Nisa retailers approve Co-op deal "by a whisker"
Nisa retailers have accepted the Co-op’s takeover deal, following two formal votes at a meeting in Leeds.
The deal is now subject to the Competition and Markets Authority’s (CMA) approval. Inside sources told Retail Express they do not expect the regulator to object to the takeover and believe the deal to be completed by the end of March 2018.
One retailer present at the vote results announcement described it as passing "by a whisker".
The first vote required 75% of retailers (weighted for shareholding) to agree to the deal and 75.59% voted in favour by share weighting.
The second vote also required 75% of retailers (weighted by shareholding) to agree to the deal and 75.64% voted in favour by share weighting.
Out of the 1,300 Nisa members, 615 are known to have voted, representing a turnout of approximately 47%.
Nisa chairman Peter Hartley said he was "delighted" with the result. He added: "The convenience store environment is changing rapidly, and is unrecognisable from that which existed when Nisa was founded more than 40 years ago. Co-op will add buying power and product range to our offering, while respecting our culture of independence."
Co-op Food's CEO Jo Whitfield said: "Together, Co-op and Nisa can go from strength to strength, serving customers up and down the country and creating real value for them in their communities. Our offer remains conditional on CMA approval and we remain in discussions with them.”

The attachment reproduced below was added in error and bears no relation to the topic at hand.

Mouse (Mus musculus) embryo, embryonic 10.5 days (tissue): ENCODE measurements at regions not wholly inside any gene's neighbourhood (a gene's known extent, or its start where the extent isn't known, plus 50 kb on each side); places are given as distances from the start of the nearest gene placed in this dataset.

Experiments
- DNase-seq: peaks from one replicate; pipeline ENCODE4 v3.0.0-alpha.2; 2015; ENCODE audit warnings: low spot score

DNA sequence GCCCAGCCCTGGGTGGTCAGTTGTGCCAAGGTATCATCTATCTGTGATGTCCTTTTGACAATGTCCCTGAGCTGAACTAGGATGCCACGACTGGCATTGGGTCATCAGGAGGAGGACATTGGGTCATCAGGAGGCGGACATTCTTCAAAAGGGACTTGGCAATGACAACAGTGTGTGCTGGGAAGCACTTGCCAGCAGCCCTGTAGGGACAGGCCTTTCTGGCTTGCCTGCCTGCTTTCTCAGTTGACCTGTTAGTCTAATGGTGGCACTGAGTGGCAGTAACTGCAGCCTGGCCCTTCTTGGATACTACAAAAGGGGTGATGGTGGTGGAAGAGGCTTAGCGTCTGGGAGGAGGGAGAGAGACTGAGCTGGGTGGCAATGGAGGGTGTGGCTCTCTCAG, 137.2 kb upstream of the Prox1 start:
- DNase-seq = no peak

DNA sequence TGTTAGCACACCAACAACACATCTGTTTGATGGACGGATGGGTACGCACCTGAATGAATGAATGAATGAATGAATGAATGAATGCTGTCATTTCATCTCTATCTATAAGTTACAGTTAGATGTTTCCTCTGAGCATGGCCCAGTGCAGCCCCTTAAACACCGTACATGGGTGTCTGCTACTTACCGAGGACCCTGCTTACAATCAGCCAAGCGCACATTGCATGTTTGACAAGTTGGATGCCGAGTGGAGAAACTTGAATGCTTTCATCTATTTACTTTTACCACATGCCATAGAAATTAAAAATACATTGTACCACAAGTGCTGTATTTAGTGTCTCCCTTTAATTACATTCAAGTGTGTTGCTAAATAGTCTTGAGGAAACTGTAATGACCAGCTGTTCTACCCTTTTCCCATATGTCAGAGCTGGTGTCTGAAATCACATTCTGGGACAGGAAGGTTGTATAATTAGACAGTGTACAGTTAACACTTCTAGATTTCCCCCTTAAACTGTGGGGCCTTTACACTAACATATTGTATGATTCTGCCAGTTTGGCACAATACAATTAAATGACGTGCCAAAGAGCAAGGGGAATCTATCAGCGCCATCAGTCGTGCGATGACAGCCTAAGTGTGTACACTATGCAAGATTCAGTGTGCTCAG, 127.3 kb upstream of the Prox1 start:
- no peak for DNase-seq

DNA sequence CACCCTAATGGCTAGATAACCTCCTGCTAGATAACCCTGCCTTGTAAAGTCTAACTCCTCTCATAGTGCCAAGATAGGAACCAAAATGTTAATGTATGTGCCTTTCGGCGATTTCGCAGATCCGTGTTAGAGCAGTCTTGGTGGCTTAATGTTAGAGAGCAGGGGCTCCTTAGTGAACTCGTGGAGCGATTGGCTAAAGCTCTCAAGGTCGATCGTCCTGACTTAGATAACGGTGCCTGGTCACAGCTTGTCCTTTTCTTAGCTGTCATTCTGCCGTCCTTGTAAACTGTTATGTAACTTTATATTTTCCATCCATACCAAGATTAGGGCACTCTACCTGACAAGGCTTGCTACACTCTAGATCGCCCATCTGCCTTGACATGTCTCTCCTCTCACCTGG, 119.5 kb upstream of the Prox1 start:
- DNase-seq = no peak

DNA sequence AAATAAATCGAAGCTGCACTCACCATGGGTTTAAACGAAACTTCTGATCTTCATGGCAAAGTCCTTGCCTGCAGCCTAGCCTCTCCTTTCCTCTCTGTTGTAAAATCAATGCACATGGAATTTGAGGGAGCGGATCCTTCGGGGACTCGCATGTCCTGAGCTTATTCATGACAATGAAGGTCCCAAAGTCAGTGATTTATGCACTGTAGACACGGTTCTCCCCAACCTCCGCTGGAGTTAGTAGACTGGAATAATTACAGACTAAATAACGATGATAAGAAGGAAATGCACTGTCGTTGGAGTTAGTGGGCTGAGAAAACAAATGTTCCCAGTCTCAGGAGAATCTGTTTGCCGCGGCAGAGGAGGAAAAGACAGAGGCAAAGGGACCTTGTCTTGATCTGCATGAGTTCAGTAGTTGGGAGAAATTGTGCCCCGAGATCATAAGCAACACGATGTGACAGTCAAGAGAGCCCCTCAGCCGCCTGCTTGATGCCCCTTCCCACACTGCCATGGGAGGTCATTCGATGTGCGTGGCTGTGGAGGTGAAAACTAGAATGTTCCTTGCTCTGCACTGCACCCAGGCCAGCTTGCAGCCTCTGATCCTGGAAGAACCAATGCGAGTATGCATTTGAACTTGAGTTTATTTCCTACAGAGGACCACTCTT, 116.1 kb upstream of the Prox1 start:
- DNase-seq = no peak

The result represents a major swing from initial polling by Retail Express that found the majority of Nisa retailers opposed the deal.
To build support for the merger, both Nisa and the Co-op embarked on a series of roadshows and, in a last-ditch attempt, added more than 200 retailers to a WhatsApp group last week, generating around 8,000 comments.
Retailers from both sides of the deal told Retail Express they were eager to move forward from the deal, although some concerns remain.
Harj Dhasee runs The Village Store in Mickleton and has supported the Co-op's offer since the details were first announced. He told Retail Express: "I'm excited for the future. The deal shows that many of us are ready for change and ready for the opportunities ahead."
One Nisa retailer who was previously against the deal said they were feeling "pretty positive" after warming to the deal before the vote. They said: "Whatever option Nisa members chose would of been a gamble. I'm looking forward to seeing the Co-op fulfill its promises to retailers, and to applying the opportunities these provide in my store."
Another retailer previously opposed to the deal said they were concerned about being "locked in" to the Co-op and unable to sell up for such a long period, and about the need to grow their business in order to qualify for the annual payouts.
Nisa members will receive a one-off payment of up to £20,000 once the deal officially goes through, followed by deferred share payments paid annually for the following three years, and performance-based rebates over the next four years.
Despite strong annual results and a favourable refinancing deal, fears of Nisa's diminishing wholesale clout drove both Nisa's board and its members to look to convenience sector rivals for support. Sainsbury's were the early front runners to buy the business, but the looming uncertainty of the Tesco-Booker merger prevented it from formally placing an offer, according to industry sources.
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